We’ll return to this in a moment, but first I'd like to share a few of the thoughts this has triggered that are currently bouncing around my poor old noggin. The first is the novel The Terminal Man by Michael Crichton, in which a patient called Harry who is subject to violent activity while having seizures has electrodes implanted into his brain. The idea is for a small computer to monitor Harry's brainwaves and apply stimulus to prevent the seizures from taking place. Sad to relate, things don’t work as planned. Although this book is now dreadfully dated (it was published in 1972, only one year after the first commercial microprocessor -- the Intel 4004 -- appeared on the scene), the possibilities it envisages still send shivers running up and down my spine.

    My next thought was related to the 1986 American science fiction action film Aliens (the sequel to the original Alien movie from 1979). I'm thinking of the part depicted in this video snippet where the character Ellen Ripley (played by Sigourney Weaver) get's into a Power Loader and soundly chastises the Alien Queen who is attacking a little girl. Who amongst our number can forget Ripley shouting, "Get away from her you naughty creature" (or words to that effect)?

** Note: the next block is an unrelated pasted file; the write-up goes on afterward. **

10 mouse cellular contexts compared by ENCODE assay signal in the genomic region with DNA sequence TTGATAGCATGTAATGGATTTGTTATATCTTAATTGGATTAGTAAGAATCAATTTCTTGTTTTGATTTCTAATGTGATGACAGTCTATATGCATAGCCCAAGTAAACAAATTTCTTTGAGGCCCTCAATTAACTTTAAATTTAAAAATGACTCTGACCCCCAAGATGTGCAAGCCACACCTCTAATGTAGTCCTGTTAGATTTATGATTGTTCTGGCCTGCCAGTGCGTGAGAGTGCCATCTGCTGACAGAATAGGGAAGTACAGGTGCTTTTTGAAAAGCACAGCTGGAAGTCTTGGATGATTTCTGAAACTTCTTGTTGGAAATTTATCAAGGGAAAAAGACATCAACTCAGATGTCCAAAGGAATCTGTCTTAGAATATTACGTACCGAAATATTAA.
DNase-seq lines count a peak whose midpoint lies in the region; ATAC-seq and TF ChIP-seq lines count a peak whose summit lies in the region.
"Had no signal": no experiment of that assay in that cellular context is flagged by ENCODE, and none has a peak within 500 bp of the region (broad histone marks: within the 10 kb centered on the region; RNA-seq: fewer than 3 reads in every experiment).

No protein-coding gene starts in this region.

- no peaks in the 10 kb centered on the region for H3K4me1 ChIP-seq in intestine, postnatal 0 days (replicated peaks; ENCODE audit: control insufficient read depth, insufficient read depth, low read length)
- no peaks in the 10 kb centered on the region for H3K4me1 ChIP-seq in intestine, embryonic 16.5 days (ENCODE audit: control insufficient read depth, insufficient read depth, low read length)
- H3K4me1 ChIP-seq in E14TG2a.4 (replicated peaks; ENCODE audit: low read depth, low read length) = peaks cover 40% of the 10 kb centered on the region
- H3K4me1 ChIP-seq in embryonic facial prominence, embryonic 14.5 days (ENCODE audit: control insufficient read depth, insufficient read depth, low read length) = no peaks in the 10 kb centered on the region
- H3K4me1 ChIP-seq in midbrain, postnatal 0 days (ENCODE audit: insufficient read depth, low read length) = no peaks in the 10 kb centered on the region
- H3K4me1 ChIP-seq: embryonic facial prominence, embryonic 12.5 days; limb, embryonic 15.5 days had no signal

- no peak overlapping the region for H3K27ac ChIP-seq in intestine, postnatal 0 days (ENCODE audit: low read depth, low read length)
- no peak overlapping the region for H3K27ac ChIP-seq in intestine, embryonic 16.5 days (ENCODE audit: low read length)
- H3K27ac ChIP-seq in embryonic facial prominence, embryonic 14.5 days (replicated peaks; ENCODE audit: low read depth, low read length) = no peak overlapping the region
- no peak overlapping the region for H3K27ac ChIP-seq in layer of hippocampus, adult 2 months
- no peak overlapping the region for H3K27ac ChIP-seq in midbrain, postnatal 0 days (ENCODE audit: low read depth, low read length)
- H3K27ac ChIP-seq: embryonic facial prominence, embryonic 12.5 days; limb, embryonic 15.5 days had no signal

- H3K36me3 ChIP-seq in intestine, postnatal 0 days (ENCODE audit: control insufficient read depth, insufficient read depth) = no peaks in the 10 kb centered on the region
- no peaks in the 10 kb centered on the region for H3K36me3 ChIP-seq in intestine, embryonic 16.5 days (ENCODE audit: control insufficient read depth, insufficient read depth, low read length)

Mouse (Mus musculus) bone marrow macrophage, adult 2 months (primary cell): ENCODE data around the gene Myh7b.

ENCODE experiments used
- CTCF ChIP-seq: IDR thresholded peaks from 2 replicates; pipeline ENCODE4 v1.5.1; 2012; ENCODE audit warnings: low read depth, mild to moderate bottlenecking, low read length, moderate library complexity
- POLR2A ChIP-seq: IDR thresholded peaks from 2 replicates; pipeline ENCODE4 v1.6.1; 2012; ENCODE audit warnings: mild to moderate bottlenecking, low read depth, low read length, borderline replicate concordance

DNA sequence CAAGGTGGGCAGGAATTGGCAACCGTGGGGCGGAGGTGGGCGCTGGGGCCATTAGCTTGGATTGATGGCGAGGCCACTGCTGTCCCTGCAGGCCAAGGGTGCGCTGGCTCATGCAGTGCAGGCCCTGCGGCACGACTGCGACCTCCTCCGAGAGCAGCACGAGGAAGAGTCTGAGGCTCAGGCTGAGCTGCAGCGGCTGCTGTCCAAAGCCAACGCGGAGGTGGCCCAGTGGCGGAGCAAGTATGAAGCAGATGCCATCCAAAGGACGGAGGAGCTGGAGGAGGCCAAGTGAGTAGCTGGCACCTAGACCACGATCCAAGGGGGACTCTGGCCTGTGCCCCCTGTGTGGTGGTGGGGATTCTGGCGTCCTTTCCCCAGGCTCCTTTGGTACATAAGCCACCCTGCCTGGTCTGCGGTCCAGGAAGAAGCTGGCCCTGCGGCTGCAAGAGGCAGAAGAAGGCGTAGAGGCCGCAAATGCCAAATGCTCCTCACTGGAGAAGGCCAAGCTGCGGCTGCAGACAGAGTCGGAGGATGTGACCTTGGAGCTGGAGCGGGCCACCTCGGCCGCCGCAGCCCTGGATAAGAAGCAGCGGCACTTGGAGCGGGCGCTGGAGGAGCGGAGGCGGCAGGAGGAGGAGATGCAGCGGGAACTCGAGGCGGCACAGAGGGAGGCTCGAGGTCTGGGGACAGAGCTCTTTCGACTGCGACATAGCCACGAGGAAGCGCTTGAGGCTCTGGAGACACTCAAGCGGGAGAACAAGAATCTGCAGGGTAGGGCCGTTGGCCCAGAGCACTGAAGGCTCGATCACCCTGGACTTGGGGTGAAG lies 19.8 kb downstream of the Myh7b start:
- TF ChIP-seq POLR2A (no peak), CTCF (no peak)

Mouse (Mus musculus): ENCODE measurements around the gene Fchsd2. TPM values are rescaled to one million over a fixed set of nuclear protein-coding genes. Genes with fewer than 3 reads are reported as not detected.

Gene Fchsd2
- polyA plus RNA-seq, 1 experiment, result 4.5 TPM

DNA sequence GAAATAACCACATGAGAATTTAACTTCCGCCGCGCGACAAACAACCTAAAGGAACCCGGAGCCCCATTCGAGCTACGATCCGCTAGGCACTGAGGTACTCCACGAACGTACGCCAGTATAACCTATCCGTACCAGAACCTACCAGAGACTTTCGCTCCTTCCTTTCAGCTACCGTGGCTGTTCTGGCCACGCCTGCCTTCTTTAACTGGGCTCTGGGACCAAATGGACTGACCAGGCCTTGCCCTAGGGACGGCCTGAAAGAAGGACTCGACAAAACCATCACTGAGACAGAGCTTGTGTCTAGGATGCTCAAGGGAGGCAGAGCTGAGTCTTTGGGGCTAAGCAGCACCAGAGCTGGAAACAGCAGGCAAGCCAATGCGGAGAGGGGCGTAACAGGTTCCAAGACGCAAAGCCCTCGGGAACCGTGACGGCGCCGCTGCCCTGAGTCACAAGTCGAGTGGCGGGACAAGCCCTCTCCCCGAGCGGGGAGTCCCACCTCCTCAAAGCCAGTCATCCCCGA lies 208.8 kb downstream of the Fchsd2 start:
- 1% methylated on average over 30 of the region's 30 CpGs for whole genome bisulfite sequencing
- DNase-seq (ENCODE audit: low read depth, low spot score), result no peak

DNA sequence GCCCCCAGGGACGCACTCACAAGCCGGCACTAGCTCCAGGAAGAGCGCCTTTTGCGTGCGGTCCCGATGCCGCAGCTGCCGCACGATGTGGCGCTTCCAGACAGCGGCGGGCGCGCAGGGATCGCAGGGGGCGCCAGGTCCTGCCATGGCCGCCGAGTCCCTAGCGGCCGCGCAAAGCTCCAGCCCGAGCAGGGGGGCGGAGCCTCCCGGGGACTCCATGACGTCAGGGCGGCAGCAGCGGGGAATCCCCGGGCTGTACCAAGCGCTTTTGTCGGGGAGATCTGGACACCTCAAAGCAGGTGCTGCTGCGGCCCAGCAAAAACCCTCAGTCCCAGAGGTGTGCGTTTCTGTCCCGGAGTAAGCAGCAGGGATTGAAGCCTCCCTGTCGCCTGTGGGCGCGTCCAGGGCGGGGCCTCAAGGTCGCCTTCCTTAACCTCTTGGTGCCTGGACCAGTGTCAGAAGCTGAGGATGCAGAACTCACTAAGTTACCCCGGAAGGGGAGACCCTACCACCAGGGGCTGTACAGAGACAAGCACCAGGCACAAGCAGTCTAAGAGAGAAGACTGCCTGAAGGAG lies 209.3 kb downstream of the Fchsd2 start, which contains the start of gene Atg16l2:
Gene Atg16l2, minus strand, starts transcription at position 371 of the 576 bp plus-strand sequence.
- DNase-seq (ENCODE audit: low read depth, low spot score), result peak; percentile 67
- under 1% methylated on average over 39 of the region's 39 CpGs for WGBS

Real-World Power Loaders

    The reason I'm waffling on about things like implanting electrodes and power loaders is that it's amazing to me how the stuff of science fiction is evolving into the stuff of everyday life. Take Ripley's Power Loader, for example, and compare it to the METHOD-1 manned robot project by Korea Future Technology.



    Although devices like this are still in the early stage of development, it's not hard to envisage numbers of them being used to quickly and efficiently transport large quantities of building materials around a construction site, for example.

    Real-World Exoskeletons